gavel patent CRISPR

Joe Gratz

Long-read sequencing company PacBio have filed yet another lawsuit against UK-based competitors Oxford Nanopore, claiming that the company has infringed another of their patents covering single molecule sequencing.

The patent, which was only issued in January, covers measuring a template nucleic acid as it passes through a nanopore, as well as the subsequent translation of the signal to identify each base. This lawsuit once again targets the MinION sequencer, alongside the more recent PromethION, and demands cessation of sales, a permanent ban on future infringements, and an award of damages and costs from Oxford.

In response to the suit, Oxford came out swinging. In a statement CEO Gordon Sanghera said, “It’s another pore excuse for a lawsuit.” (Pun clearly intended).

“We believe this is another frivolous lawsuit brought by a competitor nervous about our superior technology. I would like to assure all our customers that this and other actions will not disrupt our commercial operations.”

This is just the latest in a string of legal actions that have been brought against Oxford Nanopore over the past year. In February 2016 the company found themselves on the receiving end of a lawsuit from short-read specialists Illumina, whose suit alleged that Illumina held an exclusive license to the bacterial pore at the heart of Oxford’s MinION sequencer. At the time, Sanghera said, “It is gratifying to have the commercial relevance of Oxford Nanopore products so publicly acknowledged by the market monopolist.” And in August 2016 the suit was quietly closed with the integration of a brand new nanopore into the MinION device.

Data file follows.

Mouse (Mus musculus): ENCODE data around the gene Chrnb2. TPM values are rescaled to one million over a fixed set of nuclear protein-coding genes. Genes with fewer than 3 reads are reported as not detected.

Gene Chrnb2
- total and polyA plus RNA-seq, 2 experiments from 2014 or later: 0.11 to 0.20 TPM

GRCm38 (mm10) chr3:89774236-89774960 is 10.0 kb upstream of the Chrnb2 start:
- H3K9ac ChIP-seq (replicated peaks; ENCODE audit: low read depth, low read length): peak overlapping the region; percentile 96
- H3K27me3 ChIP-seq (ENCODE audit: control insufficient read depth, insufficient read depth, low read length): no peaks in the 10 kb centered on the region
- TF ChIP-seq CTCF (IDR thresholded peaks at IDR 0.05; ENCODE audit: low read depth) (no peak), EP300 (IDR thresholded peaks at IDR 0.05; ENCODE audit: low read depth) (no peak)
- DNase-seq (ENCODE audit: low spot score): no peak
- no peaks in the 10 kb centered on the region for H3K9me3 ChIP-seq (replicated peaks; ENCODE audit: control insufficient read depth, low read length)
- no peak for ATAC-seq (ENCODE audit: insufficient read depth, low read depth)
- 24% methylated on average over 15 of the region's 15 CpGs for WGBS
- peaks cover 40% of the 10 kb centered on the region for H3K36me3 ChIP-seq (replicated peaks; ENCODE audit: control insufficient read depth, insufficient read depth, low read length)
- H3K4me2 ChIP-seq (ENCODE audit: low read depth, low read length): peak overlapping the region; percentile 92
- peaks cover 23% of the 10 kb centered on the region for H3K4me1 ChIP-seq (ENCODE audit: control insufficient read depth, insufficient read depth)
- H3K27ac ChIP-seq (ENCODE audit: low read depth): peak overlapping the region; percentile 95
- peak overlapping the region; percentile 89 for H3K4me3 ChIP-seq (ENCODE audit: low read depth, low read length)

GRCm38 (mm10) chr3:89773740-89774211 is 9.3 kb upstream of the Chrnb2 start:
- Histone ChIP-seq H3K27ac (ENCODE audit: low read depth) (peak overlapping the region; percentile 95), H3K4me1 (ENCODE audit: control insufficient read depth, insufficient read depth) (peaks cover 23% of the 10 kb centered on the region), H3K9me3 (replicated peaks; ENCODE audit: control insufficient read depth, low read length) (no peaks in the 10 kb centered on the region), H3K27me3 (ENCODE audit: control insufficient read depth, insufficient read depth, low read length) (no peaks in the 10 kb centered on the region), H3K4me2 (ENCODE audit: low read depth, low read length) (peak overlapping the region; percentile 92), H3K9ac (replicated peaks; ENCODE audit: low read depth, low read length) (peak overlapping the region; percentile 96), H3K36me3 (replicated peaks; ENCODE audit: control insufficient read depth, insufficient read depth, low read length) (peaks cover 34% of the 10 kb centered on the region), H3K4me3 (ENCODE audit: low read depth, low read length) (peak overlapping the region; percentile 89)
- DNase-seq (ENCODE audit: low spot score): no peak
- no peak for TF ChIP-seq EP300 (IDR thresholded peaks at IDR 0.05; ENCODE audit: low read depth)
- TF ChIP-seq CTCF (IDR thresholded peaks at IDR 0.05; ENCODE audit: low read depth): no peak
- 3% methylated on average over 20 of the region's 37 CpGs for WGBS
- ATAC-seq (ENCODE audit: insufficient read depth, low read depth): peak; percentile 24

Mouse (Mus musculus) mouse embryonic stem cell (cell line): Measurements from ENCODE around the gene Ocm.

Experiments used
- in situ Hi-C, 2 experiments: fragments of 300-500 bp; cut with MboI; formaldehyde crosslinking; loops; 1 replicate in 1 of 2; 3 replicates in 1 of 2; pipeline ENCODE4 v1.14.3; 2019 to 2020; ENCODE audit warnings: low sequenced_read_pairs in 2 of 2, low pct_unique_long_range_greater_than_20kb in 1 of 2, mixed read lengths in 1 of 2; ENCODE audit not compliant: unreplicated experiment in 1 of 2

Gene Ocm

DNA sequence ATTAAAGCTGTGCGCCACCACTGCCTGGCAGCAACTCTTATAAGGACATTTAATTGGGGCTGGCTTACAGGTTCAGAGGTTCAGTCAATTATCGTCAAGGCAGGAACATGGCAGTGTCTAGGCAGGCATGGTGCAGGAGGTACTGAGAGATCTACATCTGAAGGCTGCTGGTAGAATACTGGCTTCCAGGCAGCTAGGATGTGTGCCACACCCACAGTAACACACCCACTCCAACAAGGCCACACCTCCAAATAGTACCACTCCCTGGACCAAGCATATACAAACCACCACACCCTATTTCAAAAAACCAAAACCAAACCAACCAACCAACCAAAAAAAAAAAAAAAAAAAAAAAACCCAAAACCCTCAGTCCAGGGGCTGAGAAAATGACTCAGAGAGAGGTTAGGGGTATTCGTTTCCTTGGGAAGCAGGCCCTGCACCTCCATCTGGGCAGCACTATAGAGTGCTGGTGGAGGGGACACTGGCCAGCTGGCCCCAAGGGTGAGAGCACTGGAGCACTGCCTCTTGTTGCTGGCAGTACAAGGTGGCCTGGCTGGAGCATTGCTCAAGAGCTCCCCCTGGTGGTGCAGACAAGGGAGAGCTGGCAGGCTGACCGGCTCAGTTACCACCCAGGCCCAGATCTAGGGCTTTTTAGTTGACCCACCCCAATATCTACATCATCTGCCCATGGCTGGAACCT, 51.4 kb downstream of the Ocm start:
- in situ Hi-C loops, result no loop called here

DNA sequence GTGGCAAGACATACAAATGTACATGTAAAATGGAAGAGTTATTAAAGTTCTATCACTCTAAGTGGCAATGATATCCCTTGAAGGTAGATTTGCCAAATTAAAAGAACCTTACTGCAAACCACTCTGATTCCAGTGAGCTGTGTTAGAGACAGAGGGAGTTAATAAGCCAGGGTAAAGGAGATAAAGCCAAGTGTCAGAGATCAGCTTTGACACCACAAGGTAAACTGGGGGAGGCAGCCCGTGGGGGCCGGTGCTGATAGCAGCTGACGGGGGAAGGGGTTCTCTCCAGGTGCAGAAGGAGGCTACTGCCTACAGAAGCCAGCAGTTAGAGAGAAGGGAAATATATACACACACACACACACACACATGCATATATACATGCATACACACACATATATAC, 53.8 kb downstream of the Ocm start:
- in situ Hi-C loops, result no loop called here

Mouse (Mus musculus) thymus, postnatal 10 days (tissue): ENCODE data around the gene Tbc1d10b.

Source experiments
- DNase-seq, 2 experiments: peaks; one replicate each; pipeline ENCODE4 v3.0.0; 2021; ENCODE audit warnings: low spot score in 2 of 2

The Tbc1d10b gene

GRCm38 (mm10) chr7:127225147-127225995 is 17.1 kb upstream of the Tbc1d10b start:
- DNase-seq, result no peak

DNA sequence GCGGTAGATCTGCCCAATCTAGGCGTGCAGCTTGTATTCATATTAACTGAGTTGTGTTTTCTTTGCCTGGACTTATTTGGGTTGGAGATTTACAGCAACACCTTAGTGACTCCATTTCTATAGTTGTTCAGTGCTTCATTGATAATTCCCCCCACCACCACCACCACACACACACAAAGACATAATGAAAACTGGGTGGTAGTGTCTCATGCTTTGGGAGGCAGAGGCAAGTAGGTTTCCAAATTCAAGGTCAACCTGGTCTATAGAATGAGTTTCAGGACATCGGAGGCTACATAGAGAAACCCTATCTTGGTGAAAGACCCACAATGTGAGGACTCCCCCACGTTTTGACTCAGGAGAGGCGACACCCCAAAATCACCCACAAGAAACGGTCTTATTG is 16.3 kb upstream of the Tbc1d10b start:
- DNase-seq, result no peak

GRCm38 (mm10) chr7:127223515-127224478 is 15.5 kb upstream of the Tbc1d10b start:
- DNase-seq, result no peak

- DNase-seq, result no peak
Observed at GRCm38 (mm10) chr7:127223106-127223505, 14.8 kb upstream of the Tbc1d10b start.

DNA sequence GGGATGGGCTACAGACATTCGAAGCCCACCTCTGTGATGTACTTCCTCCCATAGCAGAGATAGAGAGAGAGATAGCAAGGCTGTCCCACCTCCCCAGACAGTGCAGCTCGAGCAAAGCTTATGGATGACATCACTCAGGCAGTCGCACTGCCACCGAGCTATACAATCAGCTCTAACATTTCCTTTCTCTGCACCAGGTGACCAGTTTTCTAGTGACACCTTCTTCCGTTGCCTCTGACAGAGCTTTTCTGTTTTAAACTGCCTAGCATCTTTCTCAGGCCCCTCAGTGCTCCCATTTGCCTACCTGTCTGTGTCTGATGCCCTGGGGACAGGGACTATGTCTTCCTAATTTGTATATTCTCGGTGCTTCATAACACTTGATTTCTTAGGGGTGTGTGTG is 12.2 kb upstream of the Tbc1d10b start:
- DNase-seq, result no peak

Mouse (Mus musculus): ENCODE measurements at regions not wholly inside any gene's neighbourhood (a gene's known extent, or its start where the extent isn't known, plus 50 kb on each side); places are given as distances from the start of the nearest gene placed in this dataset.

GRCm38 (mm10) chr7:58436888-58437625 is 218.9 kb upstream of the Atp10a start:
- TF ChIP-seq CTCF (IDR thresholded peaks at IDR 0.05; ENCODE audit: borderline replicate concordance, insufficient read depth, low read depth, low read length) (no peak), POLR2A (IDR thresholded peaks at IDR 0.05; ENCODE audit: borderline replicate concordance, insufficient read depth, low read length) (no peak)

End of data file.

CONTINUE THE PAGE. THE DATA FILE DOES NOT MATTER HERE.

PacBio launched its first legal challenge against the company in the latter end of 2016, alleging that the ‘hairpin adaptor’ that allows MinION to process two strands of DNA at a time infringes on an existing PacBio patent. As the patent is only applicable in the US the action would effectively prevent Oxford from marketing their products to the US market.

“As a pioneer in the field of single-molecule, long-read sequencing, we have invested hundreds of millions of dollars in research and development across a broad array of disciplines, including nanofabrication, physics, organic chemistry, photonics, optics, molecular biology, engineering, signal processing, high-performance computing, and bioinformatics,” said Michael Hunkapiller, PacBio CEO, when the lawsuit was announced in November. “We stand firm in our resolve to protect that investment and our leadership position in the field we have created.”

However, during the launch of Oxford’s latest GridION X5 product, CTO Clive Brown announced that its 2D library prep kits will be discontinued as of May 5, a development that could negate this particular dispute with PacBio.

Oxford Nanopore are best known for the tiny MinION sequencer, a device the size of a USB flash drive that has already made a significant name for itself as the sequencer of choice for field scientists. In the last year alone, MinION became the first sequencer to decode DNA in space, while back on earth scientists studying everything from wildlife crime to Zika virus outbreaks have benefited from the highly portable device.  In May 2016 the company announced the development of an even more portable sequencer, a smartphone-powered device whimsically called ‘SmidgION’.

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